Therapeutic horseback riding crossover effects of attachment behaviors with family pets in a sample of children with autism spectrum disorder
Children with autism spectrum disorder show improved social interactions with pets after completing a therapeutic horseback riding intervention
The aim of this study was to determine whether a 10-week therapeutic horseback riding (THR) intervention for children with autism spectrum disorder (ASD) could crossover to positive changes in interactions with family pets. Two groups of children with ASD (ages 6-16) participated in the study. They were randomly assigned to one of two groups: one group completed the THR intervention; the other group completed a no-horse barn activity (BA) intervention. All participants had one or more pets in their home, with most of the pets being dogs. There were no signiﬁcant differences between the two groups with respect to the children’ nonverbal intelligence-quotient (IQ), co-existing psychiatric diagnoses, number of pets, or type of pet in the home.
A consistent caregiver completed the “Child’s Attitude and Behavior toward Animals” (CABTA) questionnaire before and after the intervention. The CABTA, an instrument designed to assess a child’s behaviors related to animals, includes questions about the child’s history of being cruel to animals. Responses to fourteen questions from the CABTA were analyzed for purposes of this study. From these responses, two summary scores were calculated and analyzed: An animal attachment score (AATS) and an animal abuse score (AABS).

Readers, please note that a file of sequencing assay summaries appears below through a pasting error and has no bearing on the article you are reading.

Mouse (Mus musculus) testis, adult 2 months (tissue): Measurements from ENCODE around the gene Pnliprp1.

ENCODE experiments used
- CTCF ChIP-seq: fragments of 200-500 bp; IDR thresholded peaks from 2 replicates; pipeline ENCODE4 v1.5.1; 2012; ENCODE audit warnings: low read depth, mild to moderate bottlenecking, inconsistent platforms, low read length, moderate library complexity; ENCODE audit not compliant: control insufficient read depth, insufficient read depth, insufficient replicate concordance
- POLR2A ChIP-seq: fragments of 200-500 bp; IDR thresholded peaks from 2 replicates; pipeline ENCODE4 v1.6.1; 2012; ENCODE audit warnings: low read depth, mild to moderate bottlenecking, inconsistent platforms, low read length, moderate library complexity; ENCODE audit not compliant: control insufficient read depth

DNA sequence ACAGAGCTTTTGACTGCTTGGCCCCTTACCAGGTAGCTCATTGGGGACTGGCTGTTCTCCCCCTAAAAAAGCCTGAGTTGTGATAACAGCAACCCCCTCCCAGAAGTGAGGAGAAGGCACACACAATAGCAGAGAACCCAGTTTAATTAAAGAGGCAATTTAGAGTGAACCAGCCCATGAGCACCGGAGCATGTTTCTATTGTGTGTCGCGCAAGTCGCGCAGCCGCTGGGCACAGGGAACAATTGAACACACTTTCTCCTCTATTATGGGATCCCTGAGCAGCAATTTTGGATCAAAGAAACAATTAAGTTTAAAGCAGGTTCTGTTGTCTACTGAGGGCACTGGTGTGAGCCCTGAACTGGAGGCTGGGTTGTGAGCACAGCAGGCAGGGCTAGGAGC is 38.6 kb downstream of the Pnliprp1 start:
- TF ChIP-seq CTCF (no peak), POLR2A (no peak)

The AATS scores of children in the THR group signiﬁcantly improved after intervention, while the AATS scores of children in the BA group showed no improvement. There were no statistically signiﬁcant differences between the two groups in AABS scores. The change in the AATS scores of children participating in the THR intervention show a crossover effect of the program on children with ASD in more caring interactions with pets in the home. These results are consistent with previous research showing an increase in positive social interactions as a result of an animal-specific intervention for individuals with ASD. Professionals in the field of animal assisted intervention AAI would beneﬁt from additional studies exploring if children with ASD can apply the social interaction skills they develop through an animal-speciﬁc intervention to other settings.
Petty, J.D., Pan, Z., Dechant, B., Gabriels, R.L., (2017). Therapeutic horseback riding crossover effects of attachment behaviors with family pets in a sample of children with autism spectrum disorder. International Journal of Environmental Research and Public Health, 14(256),